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GA building repaired, tourism tax already making a difference

February 16, 2013

The West Point/Clay County Growth Alliance has been busy during the first month-plus of 2013.
Two weeks ago, GA Director Cynthia Wilson hosted the 87th Annual Banquet for the city under the theme “Our Secrets Revealed.”
Over the past few weeks workers have been busy remediating the Growth Alliance building due to mold issues. The building, constructed in 1915, was remediated thanks to money donated by the West Point Community Foundation and Milton Sundbeck.
“Over the years the French drain that was put in when the building was constructed had filled in an no longer helped drain water away from the building,” Wilson said. “Add to that the gutters that were stopped up and downspouts that were rusted. It set the building up for moisture problems.”
The basement of the building was the focus of the remediation for mold removal and air quality improvement.
“The last of the work is being finished up with the installation of a new French drain around the front and sides of the building,” Wilson said. “If it had not been for the donation to the Growth Alliance by the WPCF and Sundbeck, we would not have been able to get the work done.”

Putting the 1 Percent Tax to Work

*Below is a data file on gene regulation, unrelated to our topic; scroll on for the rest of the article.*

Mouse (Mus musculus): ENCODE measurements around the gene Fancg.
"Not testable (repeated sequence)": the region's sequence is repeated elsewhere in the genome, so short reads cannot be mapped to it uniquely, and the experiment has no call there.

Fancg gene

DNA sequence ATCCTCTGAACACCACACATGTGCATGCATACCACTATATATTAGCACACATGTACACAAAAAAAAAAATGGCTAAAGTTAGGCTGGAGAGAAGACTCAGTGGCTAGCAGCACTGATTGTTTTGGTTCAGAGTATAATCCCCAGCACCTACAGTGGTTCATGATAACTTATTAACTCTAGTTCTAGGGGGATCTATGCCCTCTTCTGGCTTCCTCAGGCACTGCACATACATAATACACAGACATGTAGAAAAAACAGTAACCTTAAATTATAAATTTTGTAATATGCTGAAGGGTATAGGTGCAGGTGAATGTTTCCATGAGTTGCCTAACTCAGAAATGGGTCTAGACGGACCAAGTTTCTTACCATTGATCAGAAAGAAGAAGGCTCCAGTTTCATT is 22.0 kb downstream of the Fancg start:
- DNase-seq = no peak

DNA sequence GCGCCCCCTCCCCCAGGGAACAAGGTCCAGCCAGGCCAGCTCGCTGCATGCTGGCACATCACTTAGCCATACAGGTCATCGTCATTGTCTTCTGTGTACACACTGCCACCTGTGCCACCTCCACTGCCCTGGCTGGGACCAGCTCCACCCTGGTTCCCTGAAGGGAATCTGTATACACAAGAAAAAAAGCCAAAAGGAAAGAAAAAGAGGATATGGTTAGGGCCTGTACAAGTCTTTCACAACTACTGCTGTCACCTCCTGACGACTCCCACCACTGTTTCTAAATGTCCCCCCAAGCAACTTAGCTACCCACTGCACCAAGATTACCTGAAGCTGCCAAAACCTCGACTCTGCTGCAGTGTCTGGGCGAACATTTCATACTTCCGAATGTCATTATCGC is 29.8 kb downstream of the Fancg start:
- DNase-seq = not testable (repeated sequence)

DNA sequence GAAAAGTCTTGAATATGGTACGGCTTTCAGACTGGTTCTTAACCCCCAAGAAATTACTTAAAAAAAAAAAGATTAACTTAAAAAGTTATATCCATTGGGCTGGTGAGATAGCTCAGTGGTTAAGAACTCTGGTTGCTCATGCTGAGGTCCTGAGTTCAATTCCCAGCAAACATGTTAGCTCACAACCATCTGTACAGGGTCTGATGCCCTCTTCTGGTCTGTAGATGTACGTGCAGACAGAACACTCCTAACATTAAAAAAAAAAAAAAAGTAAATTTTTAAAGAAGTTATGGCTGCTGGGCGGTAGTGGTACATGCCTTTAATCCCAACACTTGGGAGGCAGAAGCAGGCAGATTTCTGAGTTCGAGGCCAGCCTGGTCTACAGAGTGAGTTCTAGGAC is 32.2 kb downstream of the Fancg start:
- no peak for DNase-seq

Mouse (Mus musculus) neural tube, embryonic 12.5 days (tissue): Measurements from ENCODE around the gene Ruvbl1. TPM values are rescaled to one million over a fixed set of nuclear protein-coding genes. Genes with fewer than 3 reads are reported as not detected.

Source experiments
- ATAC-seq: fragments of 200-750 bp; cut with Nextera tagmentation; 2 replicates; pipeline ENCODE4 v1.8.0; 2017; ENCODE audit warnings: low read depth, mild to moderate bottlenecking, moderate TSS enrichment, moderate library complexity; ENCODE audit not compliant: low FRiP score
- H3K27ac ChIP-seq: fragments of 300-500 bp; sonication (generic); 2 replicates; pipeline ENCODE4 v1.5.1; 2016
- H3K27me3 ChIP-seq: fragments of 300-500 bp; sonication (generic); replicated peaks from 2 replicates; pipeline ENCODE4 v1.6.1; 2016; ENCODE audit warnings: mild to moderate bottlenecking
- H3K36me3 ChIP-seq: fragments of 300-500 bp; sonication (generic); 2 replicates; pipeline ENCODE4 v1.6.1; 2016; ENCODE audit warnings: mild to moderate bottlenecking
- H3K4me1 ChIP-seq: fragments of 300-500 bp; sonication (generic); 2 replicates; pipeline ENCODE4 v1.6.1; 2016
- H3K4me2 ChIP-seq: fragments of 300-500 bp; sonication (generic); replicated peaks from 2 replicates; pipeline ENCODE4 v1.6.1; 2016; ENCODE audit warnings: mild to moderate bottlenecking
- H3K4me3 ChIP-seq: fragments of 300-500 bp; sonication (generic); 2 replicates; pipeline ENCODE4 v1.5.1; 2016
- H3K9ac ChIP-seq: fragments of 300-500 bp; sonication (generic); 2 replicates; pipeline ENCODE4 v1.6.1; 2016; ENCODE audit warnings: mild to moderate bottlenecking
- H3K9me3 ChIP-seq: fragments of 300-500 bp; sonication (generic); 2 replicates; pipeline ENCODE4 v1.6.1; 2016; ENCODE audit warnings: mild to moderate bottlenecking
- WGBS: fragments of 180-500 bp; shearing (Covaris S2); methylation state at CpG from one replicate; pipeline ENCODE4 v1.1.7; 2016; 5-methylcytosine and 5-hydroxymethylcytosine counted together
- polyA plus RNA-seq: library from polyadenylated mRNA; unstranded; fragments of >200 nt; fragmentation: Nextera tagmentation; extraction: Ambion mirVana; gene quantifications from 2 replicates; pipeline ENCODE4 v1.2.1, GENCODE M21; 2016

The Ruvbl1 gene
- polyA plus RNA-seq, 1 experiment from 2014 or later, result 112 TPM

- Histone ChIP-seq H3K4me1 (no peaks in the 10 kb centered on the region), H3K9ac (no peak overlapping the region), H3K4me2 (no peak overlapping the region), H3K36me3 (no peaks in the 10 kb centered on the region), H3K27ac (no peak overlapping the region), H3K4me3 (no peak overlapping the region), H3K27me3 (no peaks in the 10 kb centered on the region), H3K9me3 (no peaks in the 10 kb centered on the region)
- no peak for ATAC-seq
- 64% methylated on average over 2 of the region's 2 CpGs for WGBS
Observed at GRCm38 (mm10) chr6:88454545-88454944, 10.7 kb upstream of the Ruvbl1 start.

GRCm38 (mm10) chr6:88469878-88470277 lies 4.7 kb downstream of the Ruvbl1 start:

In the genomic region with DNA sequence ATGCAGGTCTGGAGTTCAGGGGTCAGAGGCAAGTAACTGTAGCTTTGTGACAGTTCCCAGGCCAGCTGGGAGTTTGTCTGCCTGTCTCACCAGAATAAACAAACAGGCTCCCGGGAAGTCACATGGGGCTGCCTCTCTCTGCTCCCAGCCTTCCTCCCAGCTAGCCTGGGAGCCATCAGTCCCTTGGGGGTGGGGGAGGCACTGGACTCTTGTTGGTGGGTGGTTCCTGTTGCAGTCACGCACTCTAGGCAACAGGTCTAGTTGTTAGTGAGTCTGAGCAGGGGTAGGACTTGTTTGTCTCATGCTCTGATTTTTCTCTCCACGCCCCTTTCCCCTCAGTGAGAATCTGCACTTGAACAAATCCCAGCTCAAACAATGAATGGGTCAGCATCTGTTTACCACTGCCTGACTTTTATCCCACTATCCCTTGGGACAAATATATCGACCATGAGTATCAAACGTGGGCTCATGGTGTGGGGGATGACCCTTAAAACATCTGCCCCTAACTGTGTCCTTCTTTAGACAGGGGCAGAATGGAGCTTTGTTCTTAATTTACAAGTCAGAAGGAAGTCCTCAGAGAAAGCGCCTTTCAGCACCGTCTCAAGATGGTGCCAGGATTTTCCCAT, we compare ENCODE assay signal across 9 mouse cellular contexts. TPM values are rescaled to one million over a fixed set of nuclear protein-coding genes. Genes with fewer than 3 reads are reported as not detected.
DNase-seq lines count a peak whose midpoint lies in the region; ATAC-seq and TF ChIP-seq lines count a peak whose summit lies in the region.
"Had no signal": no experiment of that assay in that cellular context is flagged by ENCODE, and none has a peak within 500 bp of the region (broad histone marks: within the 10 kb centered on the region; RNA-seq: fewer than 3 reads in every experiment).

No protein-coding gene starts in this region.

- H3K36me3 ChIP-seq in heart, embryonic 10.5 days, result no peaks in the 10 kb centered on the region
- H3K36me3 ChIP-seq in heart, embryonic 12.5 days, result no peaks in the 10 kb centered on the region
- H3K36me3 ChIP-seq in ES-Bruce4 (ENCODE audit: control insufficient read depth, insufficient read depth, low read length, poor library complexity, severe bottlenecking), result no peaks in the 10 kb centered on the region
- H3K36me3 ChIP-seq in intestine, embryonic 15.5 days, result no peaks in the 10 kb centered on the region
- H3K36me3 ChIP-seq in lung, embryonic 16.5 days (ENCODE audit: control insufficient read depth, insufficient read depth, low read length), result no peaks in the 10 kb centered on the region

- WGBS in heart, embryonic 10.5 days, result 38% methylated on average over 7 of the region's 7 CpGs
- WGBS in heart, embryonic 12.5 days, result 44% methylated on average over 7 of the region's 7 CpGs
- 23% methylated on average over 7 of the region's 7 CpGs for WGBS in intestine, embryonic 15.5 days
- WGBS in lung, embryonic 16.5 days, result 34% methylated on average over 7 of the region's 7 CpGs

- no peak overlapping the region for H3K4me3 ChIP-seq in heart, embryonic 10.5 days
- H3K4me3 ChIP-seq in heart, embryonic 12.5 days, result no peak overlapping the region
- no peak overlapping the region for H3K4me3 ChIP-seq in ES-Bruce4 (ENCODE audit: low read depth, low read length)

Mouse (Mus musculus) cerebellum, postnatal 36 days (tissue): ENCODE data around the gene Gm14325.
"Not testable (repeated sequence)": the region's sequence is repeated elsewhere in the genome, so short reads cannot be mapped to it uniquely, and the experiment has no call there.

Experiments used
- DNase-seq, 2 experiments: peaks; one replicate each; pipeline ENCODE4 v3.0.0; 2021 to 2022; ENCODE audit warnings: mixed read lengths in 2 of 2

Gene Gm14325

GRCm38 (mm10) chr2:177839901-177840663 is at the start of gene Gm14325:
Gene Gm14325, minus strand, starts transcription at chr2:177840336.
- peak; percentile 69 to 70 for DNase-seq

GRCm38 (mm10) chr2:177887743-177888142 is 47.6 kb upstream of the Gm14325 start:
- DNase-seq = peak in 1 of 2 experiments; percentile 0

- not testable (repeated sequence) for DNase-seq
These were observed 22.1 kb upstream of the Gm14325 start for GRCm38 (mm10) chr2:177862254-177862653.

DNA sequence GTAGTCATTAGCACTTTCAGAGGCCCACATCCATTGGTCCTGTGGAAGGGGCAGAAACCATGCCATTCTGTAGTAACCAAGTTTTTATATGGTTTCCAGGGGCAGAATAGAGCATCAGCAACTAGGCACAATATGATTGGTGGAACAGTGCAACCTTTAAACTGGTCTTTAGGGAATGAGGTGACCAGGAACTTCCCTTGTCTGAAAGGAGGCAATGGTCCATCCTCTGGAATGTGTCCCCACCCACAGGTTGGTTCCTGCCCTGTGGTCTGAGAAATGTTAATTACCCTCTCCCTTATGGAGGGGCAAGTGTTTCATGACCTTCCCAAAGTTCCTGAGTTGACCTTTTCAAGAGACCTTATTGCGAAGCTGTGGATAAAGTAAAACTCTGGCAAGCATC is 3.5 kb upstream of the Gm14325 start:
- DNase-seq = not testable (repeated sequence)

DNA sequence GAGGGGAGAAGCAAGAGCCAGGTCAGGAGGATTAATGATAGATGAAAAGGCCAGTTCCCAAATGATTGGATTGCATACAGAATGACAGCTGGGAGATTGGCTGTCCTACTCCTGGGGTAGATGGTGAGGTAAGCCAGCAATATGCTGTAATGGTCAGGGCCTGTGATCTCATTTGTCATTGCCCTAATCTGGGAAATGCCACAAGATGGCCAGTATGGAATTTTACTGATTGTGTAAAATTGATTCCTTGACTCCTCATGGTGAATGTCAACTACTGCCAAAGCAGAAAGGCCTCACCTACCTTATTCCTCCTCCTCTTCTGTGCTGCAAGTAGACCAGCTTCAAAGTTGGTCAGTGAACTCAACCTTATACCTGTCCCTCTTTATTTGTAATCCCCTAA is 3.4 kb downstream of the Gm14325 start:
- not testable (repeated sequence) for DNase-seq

None of the money used for the work at the Growth Alliance building came from the collected revenue on the One Percent Sales Tax on restaurants and lodging passed back in September.
That money is being used on several projects that include beautification of the city and better directions for tourists to the downtown district.
“On January 7, billboards were placed on Highway 45 Alternate North and South of West Point promoting the downtown,” Wilson said. “These billboards are being paid for with tourism revenue.”
There is one billboard on the way out of town near U.S. Highway 82, facing south. The other is on the north end of town facing drivers heading in West Point’s direction.
There are also new signs up on the main drag directing visitors to Mossy Oak and Northeast Mississippi Medical Center’s West Point campus.
It has only been a few months since the revenue started to be collected in town and citizens are already seeing results. With a new Howlin’ Wolf Blues Museum, the festival in his honor, the April Art Walk and the Prairie Arts Festival on the way, the town should look good for all of the tourists who plan to spend those weekends in Clay County.

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